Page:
bolwerk's avatar

Religious fundamentalism is probably more a sociological than moral phenomenon. There really isn’t that much difference between the personalities of Rick Santorum and a wacky fatwa-issuing Ayatollah. The latter may be more daring, because he has less to lose, but Santorum is not less nuts. Both are guilty of disinterested indignation – they attack people they perceive as violating social norms despite the fact that the violation doesn’t harm them or anyone else.

I admit I have trouble coming up with a present Christian, uh, movement(?) that is as oppressive as Sharia, but Sharia law doesn’t represent all of Islam anymore than any one Christian worldview represents all Christians. It’s certainly not hard to come up with examples of puritanical Christian movements that historically garnered widespread support. Like, er, um, the Puritans. And, hopefully it’s because the movement is in its death throes, but the present American evangelical movement has been escalating over the past few years.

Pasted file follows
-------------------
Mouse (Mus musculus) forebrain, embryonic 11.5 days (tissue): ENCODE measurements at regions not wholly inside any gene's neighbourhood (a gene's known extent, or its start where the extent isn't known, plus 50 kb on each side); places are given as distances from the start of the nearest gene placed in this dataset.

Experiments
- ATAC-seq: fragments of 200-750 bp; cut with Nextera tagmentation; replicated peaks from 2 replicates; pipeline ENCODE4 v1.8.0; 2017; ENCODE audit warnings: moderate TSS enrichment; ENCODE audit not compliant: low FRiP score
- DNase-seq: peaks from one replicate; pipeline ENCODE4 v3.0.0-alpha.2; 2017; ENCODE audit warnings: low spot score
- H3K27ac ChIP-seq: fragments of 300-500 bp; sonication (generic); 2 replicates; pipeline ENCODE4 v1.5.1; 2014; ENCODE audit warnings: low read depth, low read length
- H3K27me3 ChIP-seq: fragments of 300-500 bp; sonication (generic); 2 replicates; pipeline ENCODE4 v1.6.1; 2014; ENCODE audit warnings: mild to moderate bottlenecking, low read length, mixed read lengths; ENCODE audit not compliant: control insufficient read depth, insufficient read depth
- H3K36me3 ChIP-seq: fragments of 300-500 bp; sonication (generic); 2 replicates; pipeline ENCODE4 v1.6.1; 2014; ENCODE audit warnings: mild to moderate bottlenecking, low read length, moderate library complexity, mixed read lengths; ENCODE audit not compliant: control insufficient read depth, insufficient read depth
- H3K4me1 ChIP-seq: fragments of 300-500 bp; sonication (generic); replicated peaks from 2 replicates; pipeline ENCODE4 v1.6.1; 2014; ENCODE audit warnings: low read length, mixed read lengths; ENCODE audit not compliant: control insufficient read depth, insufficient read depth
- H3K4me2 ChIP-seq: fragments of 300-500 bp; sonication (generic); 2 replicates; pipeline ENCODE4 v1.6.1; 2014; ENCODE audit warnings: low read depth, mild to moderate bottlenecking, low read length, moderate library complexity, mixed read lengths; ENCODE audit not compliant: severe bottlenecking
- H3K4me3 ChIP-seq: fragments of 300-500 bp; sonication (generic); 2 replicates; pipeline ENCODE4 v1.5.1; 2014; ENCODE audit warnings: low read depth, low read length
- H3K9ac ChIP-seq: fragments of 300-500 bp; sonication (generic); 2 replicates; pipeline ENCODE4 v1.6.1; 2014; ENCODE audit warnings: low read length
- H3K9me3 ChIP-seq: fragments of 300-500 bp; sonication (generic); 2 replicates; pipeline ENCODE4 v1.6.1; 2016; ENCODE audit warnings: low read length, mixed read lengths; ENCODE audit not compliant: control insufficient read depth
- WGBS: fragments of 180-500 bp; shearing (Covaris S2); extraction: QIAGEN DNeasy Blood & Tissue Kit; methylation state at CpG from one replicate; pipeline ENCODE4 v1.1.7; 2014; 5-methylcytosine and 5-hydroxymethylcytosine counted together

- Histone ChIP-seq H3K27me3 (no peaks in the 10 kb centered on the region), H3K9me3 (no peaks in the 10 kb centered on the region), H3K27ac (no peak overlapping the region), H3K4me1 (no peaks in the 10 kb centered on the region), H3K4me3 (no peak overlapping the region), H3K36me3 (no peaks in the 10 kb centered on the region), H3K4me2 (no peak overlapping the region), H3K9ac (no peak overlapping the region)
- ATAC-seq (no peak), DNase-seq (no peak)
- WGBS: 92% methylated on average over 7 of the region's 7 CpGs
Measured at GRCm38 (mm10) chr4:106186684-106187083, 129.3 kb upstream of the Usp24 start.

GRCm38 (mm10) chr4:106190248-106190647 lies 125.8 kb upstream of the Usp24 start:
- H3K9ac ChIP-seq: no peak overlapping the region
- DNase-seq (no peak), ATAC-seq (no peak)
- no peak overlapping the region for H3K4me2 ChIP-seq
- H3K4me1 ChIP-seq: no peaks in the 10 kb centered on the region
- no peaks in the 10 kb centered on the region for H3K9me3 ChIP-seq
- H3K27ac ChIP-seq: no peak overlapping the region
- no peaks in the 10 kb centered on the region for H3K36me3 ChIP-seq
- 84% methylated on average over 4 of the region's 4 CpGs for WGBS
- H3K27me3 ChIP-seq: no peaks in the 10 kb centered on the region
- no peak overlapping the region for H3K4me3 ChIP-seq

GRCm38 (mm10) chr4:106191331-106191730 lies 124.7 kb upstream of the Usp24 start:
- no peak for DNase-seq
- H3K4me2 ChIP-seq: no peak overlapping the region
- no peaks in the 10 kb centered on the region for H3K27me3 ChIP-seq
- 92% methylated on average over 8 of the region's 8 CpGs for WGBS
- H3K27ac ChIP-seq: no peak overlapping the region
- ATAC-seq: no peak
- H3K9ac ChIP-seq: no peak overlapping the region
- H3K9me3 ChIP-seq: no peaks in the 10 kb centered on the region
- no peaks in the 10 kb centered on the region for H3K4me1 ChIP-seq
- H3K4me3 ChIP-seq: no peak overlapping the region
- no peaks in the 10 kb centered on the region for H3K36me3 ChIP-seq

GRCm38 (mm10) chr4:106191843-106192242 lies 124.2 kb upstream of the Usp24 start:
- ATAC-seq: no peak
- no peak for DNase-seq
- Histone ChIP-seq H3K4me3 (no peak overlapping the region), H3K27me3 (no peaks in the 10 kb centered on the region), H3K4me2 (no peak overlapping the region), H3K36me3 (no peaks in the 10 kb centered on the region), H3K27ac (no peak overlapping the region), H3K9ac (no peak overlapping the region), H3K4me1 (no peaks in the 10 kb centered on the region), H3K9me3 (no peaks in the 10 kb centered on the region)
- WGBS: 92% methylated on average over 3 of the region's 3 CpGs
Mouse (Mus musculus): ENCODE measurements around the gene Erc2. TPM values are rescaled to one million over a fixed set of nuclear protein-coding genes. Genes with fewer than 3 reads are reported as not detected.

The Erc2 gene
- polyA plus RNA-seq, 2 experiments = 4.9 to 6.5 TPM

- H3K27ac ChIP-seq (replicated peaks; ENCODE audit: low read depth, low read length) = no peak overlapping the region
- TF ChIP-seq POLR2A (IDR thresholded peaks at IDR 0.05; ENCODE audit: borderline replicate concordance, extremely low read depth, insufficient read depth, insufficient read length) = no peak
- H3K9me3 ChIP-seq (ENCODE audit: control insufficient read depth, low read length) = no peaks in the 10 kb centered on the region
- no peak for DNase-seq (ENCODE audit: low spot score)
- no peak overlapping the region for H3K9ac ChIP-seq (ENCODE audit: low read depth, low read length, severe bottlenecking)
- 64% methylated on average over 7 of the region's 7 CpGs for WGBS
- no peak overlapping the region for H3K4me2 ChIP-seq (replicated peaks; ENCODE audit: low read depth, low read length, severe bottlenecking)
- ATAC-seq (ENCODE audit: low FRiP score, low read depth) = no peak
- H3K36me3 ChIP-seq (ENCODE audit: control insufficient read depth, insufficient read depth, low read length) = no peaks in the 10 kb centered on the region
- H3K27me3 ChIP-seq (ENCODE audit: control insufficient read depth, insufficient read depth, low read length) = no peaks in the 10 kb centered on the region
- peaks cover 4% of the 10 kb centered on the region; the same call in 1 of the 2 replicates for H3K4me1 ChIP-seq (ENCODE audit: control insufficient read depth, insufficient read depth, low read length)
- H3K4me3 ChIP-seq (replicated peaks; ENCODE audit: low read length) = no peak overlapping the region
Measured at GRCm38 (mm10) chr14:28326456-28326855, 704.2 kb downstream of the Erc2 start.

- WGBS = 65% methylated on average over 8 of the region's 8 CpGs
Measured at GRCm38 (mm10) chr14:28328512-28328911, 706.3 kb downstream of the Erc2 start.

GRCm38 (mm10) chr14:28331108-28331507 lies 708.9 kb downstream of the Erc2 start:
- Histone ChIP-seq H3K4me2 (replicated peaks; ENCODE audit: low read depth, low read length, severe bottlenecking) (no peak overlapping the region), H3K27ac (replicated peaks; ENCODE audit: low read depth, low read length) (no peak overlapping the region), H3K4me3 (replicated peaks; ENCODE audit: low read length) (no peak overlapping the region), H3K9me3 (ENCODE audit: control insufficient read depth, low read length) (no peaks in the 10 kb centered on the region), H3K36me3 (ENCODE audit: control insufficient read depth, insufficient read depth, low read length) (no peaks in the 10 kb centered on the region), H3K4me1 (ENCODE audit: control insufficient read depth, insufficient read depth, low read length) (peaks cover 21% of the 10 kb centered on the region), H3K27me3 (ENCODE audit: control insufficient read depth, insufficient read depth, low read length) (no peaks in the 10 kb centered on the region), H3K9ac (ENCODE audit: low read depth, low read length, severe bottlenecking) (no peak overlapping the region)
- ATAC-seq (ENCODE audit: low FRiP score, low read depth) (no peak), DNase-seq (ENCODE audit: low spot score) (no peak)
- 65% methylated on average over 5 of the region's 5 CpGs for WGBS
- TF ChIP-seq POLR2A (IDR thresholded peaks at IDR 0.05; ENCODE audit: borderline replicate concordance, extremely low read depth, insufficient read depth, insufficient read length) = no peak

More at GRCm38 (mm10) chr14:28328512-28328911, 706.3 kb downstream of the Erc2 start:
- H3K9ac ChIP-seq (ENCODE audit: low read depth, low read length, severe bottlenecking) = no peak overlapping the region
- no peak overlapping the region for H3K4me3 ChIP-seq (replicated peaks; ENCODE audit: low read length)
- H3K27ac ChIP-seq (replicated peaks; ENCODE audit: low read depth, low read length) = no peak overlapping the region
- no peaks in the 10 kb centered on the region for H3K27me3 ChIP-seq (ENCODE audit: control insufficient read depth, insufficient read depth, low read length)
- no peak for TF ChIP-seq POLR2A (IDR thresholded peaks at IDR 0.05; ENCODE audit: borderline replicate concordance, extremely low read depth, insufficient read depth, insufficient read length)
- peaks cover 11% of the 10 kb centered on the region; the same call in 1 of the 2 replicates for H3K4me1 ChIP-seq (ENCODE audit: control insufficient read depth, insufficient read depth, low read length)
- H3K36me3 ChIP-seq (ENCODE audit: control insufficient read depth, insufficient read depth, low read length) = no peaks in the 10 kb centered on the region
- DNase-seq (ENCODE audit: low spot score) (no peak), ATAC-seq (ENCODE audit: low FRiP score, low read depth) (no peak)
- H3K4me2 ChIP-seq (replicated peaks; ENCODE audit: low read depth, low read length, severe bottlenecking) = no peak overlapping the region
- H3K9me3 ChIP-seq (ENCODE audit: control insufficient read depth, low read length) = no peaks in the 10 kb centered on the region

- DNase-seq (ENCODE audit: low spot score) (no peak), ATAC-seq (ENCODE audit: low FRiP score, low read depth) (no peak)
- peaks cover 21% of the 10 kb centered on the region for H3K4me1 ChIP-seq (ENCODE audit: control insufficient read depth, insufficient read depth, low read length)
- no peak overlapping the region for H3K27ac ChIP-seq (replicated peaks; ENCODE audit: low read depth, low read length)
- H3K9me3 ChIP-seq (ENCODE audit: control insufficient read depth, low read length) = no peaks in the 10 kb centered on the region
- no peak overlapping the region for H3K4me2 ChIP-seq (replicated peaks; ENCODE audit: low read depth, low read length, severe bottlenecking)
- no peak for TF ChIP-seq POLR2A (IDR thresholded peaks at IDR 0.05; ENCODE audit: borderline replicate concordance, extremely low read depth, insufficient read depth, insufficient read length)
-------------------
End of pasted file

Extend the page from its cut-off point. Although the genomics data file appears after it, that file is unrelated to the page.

Brian1946's avatar

@Judi …have you ever tried to order a cheeseburger in Israel? No, but do they deliver? ;-)

ragingloli's avatar

They are different only in that
1. They are slightly tempered by secular enlightenment values. That is why you barely see any christian advocate stoning adulterers or gays. Some did advocate putting them in concentration camps, though, so the tempering is only marginal, actually.
2. Stoning people for being gay/adulterers/whatever is illegal, which itself is also a result of secular values.

In summary, there is nothing inherent in christian ethics and morals that makes it different from muslim sharia laws, only secular obstructions from the outside.
Take those secular obstructions away, and I could almost guarantee they would become equivalent instantly.